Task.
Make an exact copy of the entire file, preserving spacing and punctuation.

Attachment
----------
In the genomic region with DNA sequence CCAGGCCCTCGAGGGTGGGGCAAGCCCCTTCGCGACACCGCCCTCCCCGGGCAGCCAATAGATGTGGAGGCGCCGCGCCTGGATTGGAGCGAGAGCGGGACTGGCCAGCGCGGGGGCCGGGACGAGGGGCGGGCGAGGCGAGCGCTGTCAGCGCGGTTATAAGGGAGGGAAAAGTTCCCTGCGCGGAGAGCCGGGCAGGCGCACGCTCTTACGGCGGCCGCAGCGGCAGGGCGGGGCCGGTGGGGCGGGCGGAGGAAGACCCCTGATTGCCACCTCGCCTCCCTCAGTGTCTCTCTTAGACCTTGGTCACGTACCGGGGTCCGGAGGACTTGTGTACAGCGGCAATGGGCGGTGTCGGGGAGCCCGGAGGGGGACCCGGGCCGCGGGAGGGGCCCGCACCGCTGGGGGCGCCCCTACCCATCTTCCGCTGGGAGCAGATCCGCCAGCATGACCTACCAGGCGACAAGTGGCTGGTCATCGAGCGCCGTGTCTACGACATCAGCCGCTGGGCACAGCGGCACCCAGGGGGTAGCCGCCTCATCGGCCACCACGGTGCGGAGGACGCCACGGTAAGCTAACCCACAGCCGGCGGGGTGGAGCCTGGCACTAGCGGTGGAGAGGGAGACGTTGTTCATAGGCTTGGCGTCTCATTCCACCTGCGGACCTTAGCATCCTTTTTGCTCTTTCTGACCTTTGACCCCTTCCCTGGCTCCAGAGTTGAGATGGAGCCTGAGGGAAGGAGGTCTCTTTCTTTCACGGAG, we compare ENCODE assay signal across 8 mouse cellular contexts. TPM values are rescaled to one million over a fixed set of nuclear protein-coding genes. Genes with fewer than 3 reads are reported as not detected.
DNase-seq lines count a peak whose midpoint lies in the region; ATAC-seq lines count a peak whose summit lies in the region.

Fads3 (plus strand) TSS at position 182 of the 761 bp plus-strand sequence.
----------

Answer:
In the genomic region with DNA sequence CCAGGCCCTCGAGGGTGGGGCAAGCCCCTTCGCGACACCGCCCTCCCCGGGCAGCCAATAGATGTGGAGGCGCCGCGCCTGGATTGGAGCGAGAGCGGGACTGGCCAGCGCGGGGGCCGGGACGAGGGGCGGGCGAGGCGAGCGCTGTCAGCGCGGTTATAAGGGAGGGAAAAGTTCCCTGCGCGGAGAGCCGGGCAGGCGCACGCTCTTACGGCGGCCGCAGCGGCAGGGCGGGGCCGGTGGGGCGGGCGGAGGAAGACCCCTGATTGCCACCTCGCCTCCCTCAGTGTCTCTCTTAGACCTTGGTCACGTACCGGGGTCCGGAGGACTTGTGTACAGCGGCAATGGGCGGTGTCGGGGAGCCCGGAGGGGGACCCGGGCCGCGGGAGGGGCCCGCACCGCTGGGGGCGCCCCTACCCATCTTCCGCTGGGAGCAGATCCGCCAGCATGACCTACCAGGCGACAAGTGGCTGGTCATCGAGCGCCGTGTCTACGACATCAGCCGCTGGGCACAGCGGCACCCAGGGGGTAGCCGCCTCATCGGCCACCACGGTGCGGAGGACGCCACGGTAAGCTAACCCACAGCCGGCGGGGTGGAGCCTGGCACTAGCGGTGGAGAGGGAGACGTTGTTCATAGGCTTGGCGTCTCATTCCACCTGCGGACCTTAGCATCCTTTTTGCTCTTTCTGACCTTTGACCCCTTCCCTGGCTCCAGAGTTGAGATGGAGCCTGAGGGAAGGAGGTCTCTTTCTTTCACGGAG, we compare ENCODE assay signal across 8 mouse cellular contexts. TPM values are rescaled to one million over a fixed set of nuclear protein-coding genes. Genes with fewer than 3 reads are reported as not detected.
DNase-seq lines count a peak whose midpoint lies in the region; ATAC-seq lines count a peak whose summit lies in the region.

Fads3 (plus strand) TSS at position 182 of the 761 bp plus-strand sequence.